If you happen to be one of the 7,902 eligible Academy voters who have yet to cast your ballot, I would suggest you start thinking about it as you only have this afternoon to do it. Polls close at 5 p.m. PT, and that’s it.
The campaign — often a sorry excuse for decorum — finally will be over after starting in earnest with the fall festival trifecta of Venice, where Roma came out triumphant; Telluride; and then Toronto, where Green Book took the emerging race by surprise and won the all-important People’s Choice Award, often a predictor of Oscar glory. Common consensus has it that those two films are the two most likely to be left standing as accounting firm PricewaterhouseCoopers begins sorting through the ballots, trying to come up with Oscar’s least least-liked Best Picture contender out of the eight nominated. Then again, astoundingly at this point, it could be anyone’s ballgame as this has been a crazy year. That includes Sunday’s WGA Awards, where for the first time in decades, neither top film award went to a Best Picture Oscar nominee, and one of them (Eighth Grade) won Original Screenplay without having a single Oscar nomination to its name. The winner for Adapted Screenplay, Can You Ever Forgive Me?, is up for three Oscars, but like the other usually telltale and Oscar-predictive guild contests this year, there is absolutely no agreement on which film is best or delivering any momentum when it is needed most. Five different movies won at five major guilds, and the story was repeated fairly consistently at the other guild banquets. So which way will Oscar turn for the one award that really counts?
'Green Book' Scribe & Producer Nick Vallelonga Teams With Nicolas Cage For Action-Thriller '10 Double Zero' -- Cannes
It is still a work in progress until 5 p.m, so if you want to be a king-maker, it’s time to fill out your ballot before Russia gets hold of it. This is the first year where no paper ballots are allowed; it is all online, which means there is still time, brother. Even in the pre-online era, voting consultants estimated that as many as 500 paper ballots would be walked into or messengered to the downtown Los Angeles offices of Pricewaterhouse on the final day. Now you can be a straggler with no sweat. I know of at least two voters who just turned in their choices late Monday, indicating there are a lot more just like them.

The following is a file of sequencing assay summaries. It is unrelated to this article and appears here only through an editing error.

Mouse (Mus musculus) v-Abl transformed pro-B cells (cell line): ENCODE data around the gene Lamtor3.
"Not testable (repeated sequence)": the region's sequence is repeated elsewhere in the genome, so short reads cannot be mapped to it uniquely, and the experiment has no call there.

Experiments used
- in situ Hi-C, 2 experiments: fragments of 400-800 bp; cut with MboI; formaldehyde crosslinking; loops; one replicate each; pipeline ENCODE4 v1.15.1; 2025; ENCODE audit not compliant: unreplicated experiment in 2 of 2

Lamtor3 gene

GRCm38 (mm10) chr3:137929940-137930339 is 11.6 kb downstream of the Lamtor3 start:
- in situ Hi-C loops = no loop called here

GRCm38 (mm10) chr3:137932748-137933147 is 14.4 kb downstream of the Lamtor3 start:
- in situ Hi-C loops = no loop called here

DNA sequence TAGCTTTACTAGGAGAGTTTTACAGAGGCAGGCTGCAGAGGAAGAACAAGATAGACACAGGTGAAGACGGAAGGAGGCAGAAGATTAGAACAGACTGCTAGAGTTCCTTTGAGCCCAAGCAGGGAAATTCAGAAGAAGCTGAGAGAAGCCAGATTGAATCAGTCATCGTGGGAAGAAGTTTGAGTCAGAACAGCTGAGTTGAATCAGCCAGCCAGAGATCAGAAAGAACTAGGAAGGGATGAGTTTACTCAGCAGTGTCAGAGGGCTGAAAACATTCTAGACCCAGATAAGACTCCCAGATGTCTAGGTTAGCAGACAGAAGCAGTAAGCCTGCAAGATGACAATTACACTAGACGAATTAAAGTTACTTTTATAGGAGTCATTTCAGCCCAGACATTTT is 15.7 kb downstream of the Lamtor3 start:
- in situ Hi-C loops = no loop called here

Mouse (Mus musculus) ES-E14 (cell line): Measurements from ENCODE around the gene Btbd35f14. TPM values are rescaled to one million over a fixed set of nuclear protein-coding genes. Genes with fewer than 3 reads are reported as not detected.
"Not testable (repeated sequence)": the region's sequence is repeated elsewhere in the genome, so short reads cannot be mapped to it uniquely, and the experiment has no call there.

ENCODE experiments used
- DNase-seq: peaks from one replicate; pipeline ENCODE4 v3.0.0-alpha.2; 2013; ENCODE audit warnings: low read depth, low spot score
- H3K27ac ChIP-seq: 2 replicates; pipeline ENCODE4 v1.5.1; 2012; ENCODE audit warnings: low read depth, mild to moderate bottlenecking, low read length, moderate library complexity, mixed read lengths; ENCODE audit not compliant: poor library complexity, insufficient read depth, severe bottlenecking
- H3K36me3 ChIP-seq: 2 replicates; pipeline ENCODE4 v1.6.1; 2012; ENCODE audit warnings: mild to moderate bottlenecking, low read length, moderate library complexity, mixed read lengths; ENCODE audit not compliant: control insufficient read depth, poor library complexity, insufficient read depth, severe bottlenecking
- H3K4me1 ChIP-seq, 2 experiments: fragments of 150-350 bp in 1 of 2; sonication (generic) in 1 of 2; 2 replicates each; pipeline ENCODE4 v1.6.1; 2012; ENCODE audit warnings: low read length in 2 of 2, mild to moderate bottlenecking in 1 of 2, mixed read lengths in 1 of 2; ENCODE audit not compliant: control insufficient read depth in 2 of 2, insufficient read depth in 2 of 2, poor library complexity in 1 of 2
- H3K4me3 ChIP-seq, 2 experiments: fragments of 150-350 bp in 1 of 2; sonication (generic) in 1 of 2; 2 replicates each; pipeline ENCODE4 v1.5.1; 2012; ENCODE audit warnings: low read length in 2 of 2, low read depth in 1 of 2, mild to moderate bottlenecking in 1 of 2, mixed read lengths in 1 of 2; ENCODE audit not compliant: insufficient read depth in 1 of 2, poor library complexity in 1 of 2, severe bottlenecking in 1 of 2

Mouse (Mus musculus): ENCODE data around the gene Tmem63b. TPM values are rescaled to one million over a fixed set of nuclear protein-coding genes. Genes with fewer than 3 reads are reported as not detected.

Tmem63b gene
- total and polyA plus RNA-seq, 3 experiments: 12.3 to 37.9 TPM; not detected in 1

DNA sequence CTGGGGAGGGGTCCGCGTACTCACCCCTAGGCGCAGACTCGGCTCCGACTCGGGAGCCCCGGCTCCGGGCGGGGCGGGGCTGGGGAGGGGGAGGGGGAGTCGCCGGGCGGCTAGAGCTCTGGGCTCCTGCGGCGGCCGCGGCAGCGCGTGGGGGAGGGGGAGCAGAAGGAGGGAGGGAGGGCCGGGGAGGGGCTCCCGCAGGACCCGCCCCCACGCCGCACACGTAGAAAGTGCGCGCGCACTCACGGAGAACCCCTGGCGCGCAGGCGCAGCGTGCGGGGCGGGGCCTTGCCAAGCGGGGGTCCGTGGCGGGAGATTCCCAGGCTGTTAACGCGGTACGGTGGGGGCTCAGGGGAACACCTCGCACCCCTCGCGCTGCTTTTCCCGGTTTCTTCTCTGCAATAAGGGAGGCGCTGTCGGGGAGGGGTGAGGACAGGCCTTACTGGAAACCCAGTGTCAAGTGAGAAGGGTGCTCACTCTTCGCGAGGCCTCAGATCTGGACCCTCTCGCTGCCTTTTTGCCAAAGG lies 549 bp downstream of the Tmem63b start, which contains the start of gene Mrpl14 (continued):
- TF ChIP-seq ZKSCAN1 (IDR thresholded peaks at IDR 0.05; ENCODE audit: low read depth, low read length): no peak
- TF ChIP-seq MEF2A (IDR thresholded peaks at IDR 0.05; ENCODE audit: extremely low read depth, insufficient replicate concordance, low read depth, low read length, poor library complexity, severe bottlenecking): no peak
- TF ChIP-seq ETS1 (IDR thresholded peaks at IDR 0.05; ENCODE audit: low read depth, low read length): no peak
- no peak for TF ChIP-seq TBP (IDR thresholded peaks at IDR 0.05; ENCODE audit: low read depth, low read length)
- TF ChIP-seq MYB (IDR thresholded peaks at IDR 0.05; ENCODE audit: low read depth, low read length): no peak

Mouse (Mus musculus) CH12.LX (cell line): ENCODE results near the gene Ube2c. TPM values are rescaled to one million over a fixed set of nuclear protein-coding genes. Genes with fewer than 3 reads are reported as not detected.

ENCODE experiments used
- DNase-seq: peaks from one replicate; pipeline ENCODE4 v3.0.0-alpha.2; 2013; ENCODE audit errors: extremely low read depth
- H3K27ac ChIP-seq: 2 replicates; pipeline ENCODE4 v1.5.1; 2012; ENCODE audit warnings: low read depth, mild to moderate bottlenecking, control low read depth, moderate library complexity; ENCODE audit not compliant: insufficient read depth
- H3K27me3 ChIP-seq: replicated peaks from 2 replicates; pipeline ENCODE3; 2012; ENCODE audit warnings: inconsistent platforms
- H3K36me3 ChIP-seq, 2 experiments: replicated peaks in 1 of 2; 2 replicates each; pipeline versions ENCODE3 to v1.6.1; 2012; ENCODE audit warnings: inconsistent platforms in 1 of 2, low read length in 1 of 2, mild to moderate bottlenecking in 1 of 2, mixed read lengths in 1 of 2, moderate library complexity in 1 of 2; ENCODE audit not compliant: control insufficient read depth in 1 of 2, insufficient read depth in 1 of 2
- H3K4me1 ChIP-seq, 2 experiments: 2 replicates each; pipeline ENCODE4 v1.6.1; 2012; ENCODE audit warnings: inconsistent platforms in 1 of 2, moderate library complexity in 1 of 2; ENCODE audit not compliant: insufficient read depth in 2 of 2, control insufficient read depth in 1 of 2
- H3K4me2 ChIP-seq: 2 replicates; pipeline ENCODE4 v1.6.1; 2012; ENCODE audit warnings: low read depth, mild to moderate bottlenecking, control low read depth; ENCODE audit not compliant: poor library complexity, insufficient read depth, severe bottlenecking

Oscar campaigners who have been waging the bitterly fought battle for the past six months are going right to the wire. Oscar ads on the morning shows today included Vice, If Beale Street Could Talk, BlacKkKlansman, Incredibles 2, Bohemian Rhapsody and, of course, Roma — which has had a non-stop presence on the air for several weeks. Those are just the ones I caught. No doubt Green Book, A Star Is Born, Black Panther and The Favourite are joining in. Amazon still was taking out full-page ads in the Los Angeles Times today and is all over the Net hoping to pull an upset for Polish Foreign Language Film nominee, Cold War. And so it goes.
The money has been flowing, particularly from streamers like Amazon but especially Netflix, which might have set a record — $25 million? $30 million? $50 million? Depends who you talk to — for spending to get their first Best Picture win. We’ll know soon enough if it paid off. This remains a wide-open race, and the outcome still is very murky thanks to the Academy’s use of preferential ranked voting in the Best Picture category.
So what are you waiting for? It’s time.
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